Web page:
Evaluation of androgenic activity of nutraceutical-derived steroids using mammalian and yeast in vitro androgen bioassays.
ABSTRACT Androgenic steroids marketed online as nutraceuticals are a growing concern in sport doping. The inability of conventional mass spectrometry (MS)-based techniques to detect structurally novel androgens has led to the development of in vitro androgen bioassays to identify such designer androgens by their bioactivity. The objective of this study was to determine the androgenic bioactivity of novel steroidal compounds isolated from nutraceuticals using both yeast and mammalian cell-based androgen bioassays. We developed two new in vitro androgen bioassays by stably transfecting HEK293 and HuH7 cells with the human androgen receptor (hAR) expression plasmid together with a novel reporter gene vector (enhancer/ARE/SEAP). The yeast β-galactosidase androgen bioassay was used for comparison. Our new bioassay featuring the enhancer/ARE/SEAP construct (-S) displayed simpler assay format and higher specificity with lower sensitivity compared with the commonly used mouse mammary tumour virus (MMTV)-luciferase. The relative potencies (RP), defined as [EC(50)] of testosterone/[EC(50)] of steroid, of nutraceutical extracts in the yeast, HEK293-S, and HuH7-S, were 34, 333, and 80,000 for Hemapolin; 208, 250, and 80 for Furazadrol; 0.38, 10, and 106 for Oxyguno; 2.7, 0.28, and 15 for Trena; and 4.5, 0.1, and 0.4 for Formadrol, respectively. The wide discrepancies in rank RP of these compounds was reconciled into a consistent potency ranking when the cells were treated with meclofenamic acid, a nonselective inhibitor of steroid metabolizing enzymes. These findings indicate that steroids extracted from nutraceuticals can be converted in vitro into more or less potent androgens in mammalian but not in yeast cells. We conclude that the putative androgenic bioactivity of a new compound may depend on the bioassay cellular format and that mammalian cell bioassays may have an added benefit in screening for proandrogens but sacrifice specificity for sensitivity in quantitation.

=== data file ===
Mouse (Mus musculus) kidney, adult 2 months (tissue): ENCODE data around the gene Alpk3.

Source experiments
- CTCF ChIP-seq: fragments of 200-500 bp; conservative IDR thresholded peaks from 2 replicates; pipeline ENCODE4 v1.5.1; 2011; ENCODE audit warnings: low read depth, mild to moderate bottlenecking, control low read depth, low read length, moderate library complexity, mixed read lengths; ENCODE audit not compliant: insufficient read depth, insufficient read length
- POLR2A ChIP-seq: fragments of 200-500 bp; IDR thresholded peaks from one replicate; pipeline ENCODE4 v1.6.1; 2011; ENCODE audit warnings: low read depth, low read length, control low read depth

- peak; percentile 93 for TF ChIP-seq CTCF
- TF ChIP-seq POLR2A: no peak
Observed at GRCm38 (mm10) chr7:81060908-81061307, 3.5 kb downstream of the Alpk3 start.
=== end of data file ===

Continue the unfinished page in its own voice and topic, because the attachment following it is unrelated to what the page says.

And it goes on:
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ABSTRACT: Androgens are the class of sex steroids responsible for male sexual characteristics, including increased muscle mass and decreased fat mass. Illicit use of androgen doping can be an attractive option for those looking to enhance sporting performance and/or physical appearance. The use of in vitro bioassays to detect androgens, especially designer or proandrogens, is becoming increasingly important in combating androgen doping associated with nutritional supplements. The nutritional sports supplement market has grown rapidly throughout the past decade. Many of these supplements contain androgens, designer androgens or proandrogens. Many designer or proandrogens cannot be detected by the standard highly-sensitive screening methods such as gas chromatography-mass spectrometry because their chemical structure is unknown. However, in vitro androgen bioassays can detect designer and proandrogens as these assays are not reliant on knowing the chemical structure but instead are based on androgen receptor activation. For these reasons, it may be advantageous to use routine androgen bioassay screening of nutraceutical samples to help curb the increasing problem of androgen doping.Sensors 01/2013; 13(2):2148-63. · 1.74 Impact Factor